Noted Designer, Artist Plan Renovations at Side-by-Side Sag Harbor Houses

127 Jermain Avenue, left, and 133 Jermain Avenue, right. Christine Sampson photo

Elizabeth Dow, a designer of textiles and wall coverings whose work has graced the walls of The White House, and the onetime owner of the former Sag Harbor Methodist Church, along with her partner, artist Ani Antreasyan, have embarked on renovations at a pair of historic houses on Jermain Avenue.

They own 133 Jermain Avenue, which dates back to 1843, and 127 Jermain Avenue, which dates back to 1900, according to Sag Harbor Village’s historic survey.

At least two other sets of two properties are similarly owned in Sag Harbor. A couple who bought side-by-side properties on Hamilton Street recently built a corridor to connect them, and another who owns adjacent Suffolk Street properties recently got village approval to tear out a swimming pool at one of them.

“I don’t see this as a real trend,” Anthony Brandt, chairman of the Sag Harbor Board of Historic Preservation and Architectural Review, said Wednesday. “I think it’s very unusual. I don’t see this as a solution to a wealthy person’s heart’s desire for a really big house.”

At 133 Jermain Avenue, according to plans approved by the Sag Harbor Board of Historic Preservation and Architectural Review (BHPAR), the owners will build additions onto the north, east and west sides of the house, while keeping the façade intact.

They are adding a swimming pool, with the location of pool equipment having emerged as a sticking point during BHPAR discussions earlier in the year. On July 26, two neighbors opposed the location of the pool equipment, which would have been close to their house, but they worked it out to find a more agreeable location, and it was unanimously approved.

At 127 Jermain Avenue, after members of the BHPAR visited the house, Ms. Dow agreed on December 27 to pull original, historic windows from the rear of the building as substitutes for those in the front that needed replacing. A second-story addition is planned, as is the replacement of asbestos shingles with clapboard siding. She agreed to reproduce the house’s brick chimney — which her builder said would have to be taken down when the house is lifted to install a new foundation underneath — and said they plan to repurpose stones from the original foundation elsewhere in the house.

Board member Dean Gomolka said the project “has a lot of positives,” and the board voted 4-0 to approve the 127 Jermain Avenue application.

Ms. Dow said Wednesday she grew up in historic homes and has always liked “the juxtaposition of old and new.” She said she and Ms. Antreasyan first fell in love with the three-car garage at 133 Jermain Avenue, which was built with reused materials from the Napier carriage house on Main Street.

“As we began to renovate the interior and the garage, we could not help think about the house next door, 127 Jermain, with its prominent for sale sign,” Ms. Dow said. “After we started doing the math and realized that by combining the two properties, we could have a half acre in the village, with the privacy that we both loved. At that point, the idea became a more serious consideration; in truth it became an obsession. Then dreams of a compound for visiting family and friends started to fill our thoughts. The reality is how often do two great adjacent houses become available in the Village of Sag Harbor?”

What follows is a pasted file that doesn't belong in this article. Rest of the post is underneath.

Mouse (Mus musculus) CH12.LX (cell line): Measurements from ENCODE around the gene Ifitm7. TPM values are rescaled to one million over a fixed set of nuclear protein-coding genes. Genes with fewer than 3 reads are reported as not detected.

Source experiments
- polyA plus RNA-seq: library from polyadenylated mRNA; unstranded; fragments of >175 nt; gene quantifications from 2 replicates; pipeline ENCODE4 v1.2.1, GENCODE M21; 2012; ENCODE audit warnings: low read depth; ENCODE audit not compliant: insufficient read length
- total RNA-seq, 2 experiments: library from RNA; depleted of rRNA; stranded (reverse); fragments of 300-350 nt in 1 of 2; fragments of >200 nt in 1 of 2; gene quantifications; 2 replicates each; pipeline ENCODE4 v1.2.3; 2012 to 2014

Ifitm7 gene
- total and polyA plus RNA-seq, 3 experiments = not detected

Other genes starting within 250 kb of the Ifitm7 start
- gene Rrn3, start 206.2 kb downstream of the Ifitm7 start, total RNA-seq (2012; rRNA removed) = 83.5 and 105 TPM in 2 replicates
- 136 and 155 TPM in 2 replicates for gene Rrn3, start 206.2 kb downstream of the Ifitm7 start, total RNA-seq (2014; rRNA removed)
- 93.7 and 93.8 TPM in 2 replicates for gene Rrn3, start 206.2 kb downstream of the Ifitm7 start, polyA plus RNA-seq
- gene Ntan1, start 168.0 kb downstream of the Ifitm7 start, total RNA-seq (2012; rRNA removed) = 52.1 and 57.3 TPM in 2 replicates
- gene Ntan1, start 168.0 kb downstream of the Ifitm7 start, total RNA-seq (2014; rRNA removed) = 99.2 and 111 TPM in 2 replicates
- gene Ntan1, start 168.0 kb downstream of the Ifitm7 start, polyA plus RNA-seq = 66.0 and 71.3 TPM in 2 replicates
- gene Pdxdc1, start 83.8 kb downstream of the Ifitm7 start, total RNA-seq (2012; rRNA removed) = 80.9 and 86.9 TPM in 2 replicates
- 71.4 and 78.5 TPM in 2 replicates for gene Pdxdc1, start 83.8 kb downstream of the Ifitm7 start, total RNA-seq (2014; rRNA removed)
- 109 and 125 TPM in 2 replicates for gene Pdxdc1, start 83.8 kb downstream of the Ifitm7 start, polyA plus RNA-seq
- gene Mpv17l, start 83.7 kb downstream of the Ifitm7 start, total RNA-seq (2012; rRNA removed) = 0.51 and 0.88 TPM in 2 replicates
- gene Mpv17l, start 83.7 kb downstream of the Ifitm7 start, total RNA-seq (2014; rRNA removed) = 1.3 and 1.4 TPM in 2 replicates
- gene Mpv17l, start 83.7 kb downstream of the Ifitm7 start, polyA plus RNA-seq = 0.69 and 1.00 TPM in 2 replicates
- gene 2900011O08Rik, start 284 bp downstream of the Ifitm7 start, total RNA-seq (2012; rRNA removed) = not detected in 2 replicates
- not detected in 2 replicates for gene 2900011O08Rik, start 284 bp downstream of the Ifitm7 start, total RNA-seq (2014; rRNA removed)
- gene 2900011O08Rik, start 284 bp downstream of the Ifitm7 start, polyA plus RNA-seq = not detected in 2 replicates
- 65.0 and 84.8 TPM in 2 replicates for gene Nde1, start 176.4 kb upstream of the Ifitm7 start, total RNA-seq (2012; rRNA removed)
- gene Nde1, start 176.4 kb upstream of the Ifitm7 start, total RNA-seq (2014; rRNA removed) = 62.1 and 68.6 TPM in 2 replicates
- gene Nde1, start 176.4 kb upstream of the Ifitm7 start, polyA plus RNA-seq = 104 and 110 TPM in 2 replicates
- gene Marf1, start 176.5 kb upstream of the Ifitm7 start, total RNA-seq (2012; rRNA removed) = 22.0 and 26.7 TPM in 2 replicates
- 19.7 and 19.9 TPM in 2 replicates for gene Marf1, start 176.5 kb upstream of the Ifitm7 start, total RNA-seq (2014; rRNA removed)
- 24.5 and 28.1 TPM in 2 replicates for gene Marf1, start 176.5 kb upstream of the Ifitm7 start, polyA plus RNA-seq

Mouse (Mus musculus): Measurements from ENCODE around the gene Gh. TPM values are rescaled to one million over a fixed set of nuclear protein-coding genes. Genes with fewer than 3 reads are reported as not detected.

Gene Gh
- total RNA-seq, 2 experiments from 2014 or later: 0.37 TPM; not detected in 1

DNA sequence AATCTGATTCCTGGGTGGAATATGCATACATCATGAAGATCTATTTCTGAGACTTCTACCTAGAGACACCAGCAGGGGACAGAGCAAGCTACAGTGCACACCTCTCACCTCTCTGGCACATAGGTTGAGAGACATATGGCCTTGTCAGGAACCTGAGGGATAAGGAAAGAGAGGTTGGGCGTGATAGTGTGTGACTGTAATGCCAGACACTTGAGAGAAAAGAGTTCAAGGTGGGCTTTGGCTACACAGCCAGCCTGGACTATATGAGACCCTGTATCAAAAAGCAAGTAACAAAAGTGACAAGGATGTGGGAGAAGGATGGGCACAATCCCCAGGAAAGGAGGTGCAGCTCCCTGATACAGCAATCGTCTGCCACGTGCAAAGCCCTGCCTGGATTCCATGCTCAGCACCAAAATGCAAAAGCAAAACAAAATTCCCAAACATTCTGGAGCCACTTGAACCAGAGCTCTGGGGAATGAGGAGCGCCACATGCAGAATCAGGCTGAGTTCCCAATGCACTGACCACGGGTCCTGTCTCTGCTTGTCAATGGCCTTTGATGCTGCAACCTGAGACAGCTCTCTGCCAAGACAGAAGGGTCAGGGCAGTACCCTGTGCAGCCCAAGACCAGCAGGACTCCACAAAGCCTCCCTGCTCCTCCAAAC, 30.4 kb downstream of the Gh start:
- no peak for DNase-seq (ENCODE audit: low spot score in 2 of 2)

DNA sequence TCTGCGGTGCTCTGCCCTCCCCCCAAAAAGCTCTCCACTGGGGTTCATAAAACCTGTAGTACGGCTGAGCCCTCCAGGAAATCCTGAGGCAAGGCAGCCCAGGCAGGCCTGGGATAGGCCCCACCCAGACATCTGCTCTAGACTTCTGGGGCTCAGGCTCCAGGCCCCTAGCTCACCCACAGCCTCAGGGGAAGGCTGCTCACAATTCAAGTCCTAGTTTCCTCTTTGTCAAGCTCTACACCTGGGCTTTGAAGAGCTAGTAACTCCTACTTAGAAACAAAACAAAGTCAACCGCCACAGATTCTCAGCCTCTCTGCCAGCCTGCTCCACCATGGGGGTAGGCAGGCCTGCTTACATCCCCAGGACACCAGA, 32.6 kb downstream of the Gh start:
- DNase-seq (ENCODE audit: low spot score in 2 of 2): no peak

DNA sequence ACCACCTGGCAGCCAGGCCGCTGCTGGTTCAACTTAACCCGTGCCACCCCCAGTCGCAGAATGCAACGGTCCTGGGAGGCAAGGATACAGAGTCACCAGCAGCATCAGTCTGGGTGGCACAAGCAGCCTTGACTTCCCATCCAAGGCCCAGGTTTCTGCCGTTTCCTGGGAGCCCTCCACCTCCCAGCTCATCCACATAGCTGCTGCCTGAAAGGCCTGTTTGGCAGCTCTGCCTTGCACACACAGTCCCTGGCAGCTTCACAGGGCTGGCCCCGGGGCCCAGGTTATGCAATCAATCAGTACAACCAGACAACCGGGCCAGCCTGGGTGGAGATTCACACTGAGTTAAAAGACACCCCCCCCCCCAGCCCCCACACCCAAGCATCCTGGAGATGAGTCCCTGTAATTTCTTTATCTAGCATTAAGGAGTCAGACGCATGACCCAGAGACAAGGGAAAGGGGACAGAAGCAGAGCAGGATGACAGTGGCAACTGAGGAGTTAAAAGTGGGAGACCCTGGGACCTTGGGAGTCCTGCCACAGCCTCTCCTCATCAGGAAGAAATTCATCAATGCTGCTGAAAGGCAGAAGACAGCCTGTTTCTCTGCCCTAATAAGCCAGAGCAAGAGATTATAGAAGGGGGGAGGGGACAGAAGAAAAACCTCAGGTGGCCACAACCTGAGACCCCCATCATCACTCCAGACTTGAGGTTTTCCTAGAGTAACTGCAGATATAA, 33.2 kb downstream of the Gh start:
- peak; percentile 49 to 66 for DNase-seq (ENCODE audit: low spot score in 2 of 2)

She said there are no plans to connect the houses physically, but “we do have plans through color and landscaping to make the visual connection.”

West Water Street Hearing on January 10

The Board of Preservation and Architectural Review will hold a public hearing January 10 on developer Jay Bialsky’s plans for a waterfront townhouse development at 2 West Water Street. The hearing is planned for the start of the board’s regular meeting at 5 p.m. at village hall.

The proposal is for a three-unit complex, approximately 24,000 square feet in size, with six dock slips and an underground parking area. Plans are on file with the Sag Harbor Building Department and may be viewed by the public via Freedom of Information request.

A Downsized Garage on Redwood Road

In a time when Sag Harbor’s regulatory boards most often see residents asking to make their residences larger, David Rimland appeared before the Board of Historic Preservation and Architectural Review on December 27 seeking permission to reduce the size of his garage on his Redwood Road property.

He told the board it would more closely resemble a shed, which would connect to the house with a trellis. “We realized [the garage] was way too big for the backyard,” he said.

Mr. Rimland also sought permission to add a second-floor roof deck for an outdoor shower as part of an existing deck. He said it would be screened with slats, and board member Dean Gomolka observed, “you can’t see out or in” to the proposed shower.

The board voted 4-0 to approve the project.

New Garage Approved on Ackerly Street

The Board of Historic Preservation and Architectural Review on December 27 approved a new garage for Honey Wolters at her Ackerly Street residence.

At a previous BHPAR meeting, Ms. Wolters’s contractor, William Flanzer, said the garage had fallen down as he attempted to repair the deteriorating structure. He was told to return with clearer schematics for the new garage, and did so on December 27.

Board member Bethany Deyermond observed the garage will essentially not be seen because it is located behind tall hedges. The board approved the new garage, 4-0.